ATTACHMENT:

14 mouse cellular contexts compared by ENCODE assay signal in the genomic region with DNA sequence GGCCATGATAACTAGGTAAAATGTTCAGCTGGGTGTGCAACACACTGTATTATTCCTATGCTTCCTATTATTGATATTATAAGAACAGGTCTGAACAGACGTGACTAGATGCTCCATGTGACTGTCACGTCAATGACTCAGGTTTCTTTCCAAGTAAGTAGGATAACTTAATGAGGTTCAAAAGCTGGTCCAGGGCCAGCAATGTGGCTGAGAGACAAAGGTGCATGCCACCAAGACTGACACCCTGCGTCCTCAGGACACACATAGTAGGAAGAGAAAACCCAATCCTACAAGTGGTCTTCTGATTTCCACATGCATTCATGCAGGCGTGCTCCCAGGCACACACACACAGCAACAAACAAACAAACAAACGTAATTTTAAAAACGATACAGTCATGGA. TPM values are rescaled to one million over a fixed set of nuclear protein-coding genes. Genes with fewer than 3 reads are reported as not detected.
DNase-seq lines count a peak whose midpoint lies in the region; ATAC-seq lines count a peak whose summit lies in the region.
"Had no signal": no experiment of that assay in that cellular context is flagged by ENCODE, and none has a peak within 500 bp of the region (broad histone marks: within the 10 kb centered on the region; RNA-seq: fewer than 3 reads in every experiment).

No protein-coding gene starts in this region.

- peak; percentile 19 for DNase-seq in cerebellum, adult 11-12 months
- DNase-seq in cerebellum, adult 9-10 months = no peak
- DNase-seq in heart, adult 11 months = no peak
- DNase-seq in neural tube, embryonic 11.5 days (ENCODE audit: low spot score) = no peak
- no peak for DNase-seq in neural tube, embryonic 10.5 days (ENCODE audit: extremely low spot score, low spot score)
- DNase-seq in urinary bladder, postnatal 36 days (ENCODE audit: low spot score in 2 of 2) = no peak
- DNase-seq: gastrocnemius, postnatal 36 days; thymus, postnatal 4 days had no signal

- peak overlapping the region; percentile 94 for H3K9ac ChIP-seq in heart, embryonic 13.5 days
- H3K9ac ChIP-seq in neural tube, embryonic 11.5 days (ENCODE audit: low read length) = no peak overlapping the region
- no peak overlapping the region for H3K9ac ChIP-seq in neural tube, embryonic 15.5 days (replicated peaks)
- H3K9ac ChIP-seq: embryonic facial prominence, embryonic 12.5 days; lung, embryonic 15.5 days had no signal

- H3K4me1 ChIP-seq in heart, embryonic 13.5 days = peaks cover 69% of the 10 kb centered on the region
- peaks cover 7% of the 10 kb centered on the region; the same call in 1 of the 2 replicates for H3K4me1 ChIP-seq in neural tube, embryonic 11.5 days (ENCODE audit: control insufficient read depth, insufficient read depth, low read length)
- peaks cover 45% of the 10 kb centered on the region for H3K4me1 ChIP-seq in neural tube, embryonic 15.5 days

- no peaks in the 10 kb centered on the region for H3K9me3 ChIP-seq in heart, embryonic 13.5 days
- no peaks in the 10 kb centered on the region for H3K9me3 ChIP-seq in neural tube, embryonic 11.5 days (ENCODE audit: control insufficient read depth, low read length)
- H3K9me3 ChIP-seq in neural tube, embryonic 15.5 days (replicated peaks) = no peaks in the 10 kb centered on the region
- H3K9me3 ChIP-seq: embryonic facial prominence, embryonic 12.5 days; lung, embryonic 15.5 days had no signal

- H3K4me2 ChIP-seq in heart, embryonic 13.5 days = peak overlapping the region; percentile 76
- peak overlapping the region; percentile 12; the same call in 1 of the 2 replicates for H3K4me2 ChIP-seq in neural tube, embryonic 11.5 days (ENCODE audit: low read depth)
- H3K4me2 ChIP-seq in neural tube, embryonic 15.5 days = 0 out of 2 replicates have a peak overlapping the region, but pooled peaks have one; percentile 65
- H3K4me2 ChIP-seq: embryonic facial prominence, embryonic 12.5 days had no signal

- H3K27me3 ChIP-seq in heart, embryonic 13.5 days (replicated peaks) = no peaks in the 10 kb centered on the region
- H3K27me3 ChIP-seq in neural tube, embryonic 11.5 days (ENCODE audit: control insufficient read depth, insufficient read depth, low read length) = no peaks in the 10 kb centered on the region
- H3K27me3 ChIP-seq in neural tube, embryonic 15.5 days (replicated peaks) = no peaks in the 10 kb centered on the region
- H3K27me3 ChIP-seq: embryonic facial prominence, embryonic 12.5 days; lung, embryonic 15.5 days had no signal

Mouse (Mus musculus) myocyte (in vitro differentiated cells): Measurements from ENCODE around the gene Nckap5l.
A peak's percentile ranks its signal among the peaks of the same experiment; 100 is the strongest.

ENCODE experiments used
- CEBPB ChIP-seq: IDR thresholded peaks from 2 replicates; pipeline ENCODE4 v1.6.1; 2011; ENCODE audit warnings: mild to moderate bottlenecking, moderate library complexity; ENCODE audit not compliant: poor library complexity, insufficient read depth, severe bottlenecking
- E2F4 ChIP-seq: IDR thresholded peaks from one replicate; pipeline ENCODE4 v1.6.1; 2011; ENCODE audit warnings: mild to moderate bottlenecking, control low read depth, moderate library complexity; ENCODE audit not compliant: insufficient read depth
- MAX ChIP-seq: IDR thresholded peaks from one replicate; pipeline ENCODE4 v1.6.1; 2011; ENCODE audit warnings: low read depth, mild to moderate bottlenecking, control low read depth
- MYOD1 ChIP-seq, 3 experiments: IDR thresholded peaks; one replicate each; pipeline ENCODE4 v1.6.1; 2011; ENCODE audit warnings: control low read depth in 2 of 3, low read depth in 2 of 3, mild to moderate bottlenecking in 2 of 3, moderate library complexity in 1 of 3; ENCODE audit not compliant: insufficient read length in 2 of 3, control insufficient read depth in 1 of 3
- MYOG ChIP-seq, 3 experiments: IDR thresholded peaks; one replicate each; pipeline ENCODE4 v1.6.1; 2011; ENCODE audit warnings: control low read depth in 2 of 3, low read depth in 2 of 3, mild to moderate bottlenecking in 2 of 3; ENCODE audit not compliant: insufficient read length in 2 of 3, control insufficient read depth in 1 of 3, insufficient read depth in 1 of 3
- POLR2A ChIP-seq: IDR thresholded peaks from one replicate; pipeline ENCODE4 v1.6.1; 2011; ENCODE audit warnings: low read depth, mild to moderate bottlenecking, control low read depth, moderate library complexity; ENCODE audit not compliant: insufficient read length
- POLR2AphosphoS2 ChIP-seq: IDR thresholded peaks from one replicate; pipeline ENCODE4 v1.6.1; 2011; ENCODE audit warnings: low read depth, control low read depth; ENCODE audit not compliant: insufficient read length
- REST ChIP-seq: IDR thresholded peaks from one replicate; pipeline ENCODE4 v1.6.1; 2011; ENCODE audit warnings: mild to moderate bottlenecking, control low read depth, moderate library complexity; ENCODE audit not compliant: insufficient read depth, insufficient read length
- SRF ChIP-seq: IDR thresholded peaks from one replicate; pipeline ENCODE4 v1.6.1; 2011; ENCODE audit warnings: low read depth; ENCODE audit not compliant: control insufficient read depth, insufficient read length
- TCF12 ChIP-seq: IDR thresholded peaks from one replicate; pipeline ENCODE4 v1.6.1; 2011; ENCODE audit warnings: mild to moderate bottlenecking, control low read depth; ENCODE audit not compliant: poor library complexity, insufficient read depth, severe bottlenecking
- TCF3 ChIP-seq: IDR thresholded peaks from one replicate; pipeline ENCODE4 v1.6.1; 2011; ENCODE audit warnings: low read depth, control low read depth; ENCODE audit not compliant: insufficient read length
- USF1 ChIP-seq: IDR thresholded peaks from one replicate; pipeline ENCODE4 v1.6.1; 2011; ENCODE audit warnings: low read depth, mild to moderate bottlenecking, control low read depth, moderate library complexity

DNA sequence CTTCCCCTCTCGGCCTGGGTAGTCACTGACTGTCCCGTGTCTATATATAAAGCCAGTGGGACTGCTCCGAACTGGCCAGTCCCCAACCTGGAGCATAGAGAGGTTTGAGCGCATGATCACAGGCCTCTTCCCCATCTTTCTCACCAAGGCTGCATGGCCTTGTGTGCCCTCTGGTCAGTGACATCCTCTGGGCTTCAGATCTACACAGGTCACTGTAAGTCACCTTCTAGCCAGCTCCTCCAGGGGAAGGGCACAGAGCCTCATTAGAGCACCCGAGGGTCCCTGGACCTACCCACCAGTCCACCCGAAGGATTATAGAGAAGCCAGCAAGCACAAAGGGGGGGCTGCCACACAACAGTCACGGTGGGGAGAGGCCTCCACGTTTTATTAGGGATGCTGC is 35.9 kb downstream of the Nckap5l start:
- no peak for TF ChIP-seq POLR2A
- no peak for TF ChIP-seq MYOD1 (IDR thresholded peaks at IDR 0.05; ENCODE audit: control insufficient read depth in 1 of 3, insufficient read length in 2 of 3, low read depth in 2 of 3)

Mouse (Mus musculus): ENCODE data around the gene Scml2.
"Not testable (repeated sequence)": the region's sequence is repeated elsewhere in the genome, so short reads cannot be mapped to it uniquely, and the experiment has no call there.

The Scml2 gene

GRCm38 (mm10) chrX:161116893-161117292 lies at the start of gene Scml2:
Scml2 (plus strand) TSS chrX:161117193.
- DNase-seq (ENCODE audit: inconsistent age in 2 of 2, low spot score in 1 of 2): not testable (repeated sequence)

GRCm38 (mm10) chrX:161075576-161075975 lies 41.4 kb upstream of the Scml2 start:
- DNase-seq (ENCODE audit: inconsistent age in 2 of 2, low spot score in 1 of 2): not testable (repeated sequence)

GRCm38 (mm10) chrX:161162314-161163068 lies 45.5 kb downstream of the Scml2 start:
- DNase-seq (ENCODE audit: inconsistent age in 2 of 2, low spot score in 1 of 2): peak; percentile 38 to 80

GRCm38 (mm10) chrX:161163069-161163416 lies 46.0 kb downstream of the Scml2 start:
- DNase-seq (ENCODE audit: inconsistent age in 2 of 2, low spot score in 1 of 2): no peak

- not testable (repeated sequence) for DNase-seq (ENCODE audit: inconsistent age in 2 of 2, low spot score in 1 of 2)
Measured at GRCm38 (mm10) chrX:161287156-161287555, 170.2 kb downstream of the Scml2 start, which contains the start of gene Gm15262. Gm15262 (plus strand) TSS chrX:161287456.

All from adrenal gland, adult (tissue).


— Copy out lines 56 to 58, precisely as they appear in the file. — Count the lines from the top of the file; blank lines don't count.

- DNase-seq (ENCODE audit: inconsistent age in 2 of 2, low spot score in 1 of 2): not testable (repeated sequence)

GRCm38 (mm10) chrX:161162314-161163068 lies 45.5 kb downstream of the Scml2 start:
- DNase-seq (ENCODE audit: inconsistent age in 2 of 2, low spot score in 1 of 2): peak; percentile 38 to 80